Overall, it’s a much better account arrangement – at least until you begin to think about Meta’s plans for the future. Some of the tech press is getting lost here – with VRScout seeing this as a step toward making access to the Metaverse frictionless. No, this move isn’t about Meta finally discovering how to create an easy sign-up process (Zuckerberg learned how to do that back in a dorm room at Harvard). On the contrary, it reflects Meta’s struggle to develop revenue streams for the day when the Metaverse becomes real.
What is Meta’s Business Model for VR?
For the most part, tech companies only make money in one of three ways: they sell you products (e.g., Apple, Amazon), provide services to other businesses (e.g., Microsoft, Salesforce), or sell you as a product to advertisers (e.g., Meta and Alphabet). While Meta has cornered a significant share of the VR market, it’s likely only breaking even on headset sales (and possibly even losing money). It’s made a massive investment in AR and VR which resulted in a staggering $10 billion dollar loss in 2021. Zuckerberg has a long way to go before hardware sales start to replace Meta’s revenues from social media ($115 billion in 2021).
On the other hand, there is little potential to sell VR as a software service for the enterprise sector in the foreseeable future. Let’s be real here, Azure and Oculus aren’t even in the same league.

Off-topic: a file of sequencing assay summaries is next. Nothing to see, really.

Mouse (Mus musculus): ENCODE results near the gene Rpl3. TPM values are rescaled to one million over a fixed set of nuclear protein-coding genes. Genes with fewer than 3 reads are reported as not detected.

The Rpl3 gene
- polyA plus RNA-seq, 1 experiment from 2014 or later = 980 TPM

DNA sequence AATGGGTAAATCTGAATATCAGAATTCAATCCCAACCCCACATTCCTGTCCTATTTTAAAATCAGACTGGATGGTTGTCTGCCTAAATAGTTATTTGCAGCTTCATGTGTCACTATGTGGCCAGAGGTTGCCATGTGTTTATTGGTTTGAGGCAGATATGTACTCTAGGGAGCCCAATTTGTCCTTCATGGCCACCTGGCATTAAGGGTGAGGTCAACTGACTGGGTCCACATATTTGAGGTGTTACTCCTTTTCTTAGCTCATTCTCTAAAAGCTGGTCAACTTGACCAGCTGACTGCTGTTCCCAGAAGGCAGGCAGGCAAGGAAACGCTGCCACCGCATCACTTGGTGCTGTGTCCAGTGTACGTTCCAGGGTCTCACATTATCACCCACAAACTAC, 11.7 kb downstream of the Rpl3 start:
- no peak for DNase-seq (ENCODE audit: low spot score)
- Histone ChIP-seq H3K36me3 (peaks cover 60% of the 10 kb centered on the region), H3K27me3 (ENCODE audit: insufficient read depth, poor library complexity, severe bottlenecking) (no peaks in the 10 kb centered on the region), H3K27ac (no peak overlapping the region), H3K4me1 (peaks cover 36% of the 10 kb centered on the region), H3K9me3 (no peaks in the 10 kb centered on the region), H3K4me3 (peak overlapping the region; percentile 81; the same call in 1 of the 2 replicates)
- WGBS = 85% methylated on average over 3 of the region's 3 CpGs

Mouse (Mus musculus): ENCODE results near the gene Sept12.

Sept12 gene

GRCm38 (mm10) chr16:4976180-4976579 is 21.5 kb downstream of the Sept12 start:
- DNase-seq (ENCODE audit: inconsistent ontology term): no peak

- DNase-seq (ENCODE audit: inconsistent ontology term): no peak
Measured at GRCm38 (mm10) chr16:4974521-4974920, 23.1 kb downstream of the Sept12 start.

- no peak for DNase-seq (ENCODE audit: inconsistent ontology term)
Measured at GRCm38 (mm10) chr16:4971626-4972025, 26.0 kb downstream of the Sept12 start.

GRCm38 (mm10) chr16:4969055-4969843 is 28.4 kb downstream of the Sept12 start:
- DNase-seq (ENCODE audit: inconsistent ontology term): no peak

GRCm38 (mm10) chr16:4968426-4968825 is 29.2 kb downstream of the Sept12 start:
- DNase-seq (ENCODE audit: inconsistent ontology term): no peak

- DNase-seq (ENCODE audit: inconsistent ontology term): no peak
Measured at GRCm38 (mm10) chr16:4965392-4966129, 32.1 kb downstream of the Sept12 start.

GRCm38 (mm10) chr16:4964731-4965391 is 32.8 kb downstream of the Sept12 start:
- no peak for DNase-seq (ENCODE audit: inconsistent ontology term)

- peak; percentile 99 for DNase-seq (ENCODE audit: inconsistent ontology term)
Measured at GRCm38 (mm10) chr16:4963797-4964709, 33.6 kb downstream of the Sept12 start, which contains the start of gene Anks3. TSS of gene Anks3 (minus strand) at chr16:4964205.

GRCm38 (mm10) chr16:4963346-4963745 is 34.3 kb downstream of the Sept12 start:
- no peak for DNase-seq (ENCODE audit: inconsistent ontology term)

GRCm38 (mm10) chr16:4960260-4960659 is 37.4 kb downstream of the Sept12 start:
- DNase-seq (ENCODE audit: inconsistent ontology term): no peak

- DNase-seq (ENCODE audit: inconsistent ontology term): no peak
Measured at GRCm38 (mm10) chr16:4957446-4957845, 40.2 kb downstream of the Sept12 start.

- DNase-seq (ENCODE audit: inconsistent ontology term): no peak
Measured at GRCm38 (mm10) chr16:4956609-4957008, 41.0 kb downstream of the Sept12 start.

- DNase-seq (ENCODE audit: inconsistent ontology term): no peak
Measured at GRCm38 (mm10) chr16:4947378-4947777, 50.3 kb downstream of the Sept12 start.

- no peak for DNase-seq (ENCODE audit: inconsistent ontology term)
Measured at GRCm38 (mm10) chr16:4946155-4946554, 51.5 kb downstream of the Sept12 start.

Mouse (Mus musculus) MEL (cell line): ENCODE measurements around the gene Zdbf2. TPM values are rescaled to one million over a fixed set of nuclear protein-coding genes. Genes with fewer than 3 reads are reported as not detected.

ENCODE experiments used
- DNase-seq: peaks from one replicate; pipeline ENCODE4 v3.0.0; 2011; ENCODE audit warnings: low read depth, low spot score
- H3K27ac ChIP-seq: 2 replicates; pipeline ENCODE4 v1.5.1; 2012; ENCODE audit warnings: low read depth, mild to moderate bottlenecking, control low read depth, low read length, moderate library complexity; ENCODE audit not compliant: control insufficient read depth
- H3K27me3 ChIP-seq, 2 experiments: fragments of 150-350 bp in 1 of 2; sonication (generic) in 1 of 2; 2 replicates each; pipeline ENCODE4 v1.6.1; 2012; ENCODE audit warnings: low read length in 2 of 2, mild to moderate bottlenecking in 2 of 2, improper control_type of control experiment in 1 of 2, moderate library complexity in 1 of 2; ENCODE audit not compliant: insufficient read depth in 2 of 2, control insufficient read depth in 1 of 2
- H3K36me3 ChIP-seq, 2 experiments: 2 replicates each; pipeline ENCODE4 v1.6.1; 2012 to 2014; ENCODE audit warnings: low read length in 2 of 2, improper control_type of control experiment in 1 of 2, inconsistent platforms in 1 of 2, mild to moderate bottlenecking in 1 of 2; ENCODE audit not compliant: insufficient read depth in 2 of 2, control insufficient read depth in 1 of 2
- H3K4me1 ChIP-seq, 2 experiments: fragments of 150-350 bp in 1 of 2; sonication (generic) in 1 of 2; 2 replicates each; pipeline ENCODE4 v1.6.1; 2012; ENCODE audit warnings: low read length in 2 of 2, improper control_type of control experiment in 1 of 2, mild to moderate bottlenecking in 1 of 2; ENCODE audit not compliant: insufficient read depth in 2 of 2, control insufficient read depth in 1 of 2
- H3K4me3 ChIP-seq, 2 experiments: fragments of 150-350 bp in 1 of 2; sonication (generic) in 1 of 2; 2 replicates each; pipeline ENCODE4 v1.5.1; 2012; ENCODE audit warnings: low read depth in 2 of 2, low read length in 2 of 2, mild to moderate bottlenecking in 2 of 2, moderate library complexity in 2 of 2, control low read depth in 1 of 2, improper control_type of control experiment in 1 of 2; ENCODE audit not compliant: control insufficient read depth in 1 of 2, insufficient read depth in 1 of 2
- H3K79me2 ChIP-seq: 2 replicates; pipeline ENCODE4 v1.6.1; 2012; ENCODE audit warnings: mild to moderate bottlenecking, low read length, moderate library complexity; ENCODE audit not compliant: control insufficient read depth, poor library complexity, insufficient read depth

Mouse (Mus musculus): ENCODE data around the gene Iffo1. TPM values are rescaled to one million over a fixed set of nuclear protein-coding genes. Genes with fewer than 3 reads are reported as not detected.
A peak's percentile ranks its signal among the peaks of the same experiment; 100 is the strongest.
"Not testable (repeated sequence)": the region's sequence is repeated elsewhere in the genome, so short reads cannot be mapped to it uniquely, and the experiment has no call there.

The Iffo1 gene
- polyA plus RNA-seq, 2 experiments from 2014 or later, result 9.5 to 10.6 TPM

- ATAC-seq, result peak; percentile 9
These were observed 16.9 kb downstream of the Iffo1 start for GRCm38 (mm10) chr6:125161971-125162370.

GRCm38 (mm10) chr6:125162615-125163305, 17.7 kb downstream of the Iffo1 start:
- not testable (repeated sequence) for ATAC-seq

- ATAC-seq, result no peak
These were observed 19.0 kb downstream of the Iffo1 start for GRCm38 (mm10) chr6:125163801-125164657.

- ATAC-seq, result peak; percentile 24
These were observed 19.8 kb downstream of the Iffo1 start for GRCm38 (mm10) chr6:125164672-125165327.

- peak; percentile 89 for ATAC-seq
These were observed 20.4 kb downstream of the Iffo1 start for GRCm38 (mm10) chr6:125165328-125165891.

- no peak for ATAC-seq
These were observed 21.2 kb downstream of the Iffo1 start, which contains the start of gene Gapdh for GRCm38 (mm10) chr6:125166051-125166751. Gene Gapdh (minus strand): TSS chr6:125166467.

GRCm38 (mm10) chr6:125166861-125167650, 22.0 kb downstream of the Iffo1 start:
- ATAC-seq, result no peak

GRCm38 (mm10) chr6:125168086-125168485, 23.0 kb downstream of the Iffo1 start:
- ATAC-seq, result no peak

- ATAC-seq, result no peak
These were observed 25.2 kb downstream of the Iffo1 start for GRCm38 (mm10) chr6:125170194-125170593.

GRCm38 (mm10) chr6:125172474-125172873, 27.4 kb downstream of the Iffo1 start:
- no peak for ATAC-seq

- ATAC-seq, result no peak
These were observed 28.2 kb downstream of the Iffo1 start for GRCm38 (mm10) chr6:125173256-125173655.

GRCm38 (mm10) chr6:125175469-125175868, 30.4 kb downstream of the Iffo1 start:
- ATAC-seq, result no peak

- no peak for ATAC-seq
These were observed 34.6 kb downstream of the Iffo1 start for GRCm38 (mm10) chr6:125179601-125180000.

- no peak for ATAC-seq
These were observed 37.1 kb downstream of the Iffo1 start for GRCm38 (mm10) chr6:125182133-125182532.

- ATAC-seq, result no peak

That brings us back to what Meta currently draws 90% of its revenue from – selling personal data gathered from social/virtual environments. Clearly, the Facebook account requirement generated too much opposition as an initial step to doing this in VR. But unless there is a significant breakthrough in hardware with the mass-market adoption of smart glasses, that leaves Meta right where it is now – trying to figure out how to monetize user behavior in virtual reality.
Good News – Just Don’t Get Too Comfortable
We’re delighted to see the Facebook account requirement come to an end. It will make life much easier for education and business to experiment with VR and roll out immersive learning and workforce training initiatives. But the development hasn’t placated our skeptical side. Most of all, we fear that the new Meta accounts and Horizon profiles will be merged as Meta moves closer to making the metaverse a reality. And if Meta makes that move in a few years, we’ll be right back where we started with the Facebook account requirement. A Meta Horizon social profile could just be a Facebook account requirement by another name.
We’ll be watching to see how this plays out.
Emory Craig is a writer, speaker, and consultant specializing in virtual reality (VR) and artificial intelligence (AI) with a rich background in art, new media, and higher education. A sought-after speaker at international conferences, he shares his unique insights on innovation and collaborates with universities, nonprofits, businesses, and international organizations to develop transformative initiatives in XR, AI, and digital ethics. Passionate about harnessing the potential of cutting-edge technologies, he explores the ethical ramifications of blending the real with the virtual, sparking meaningful conversations about the future of human experience in an increasingly interconnected world.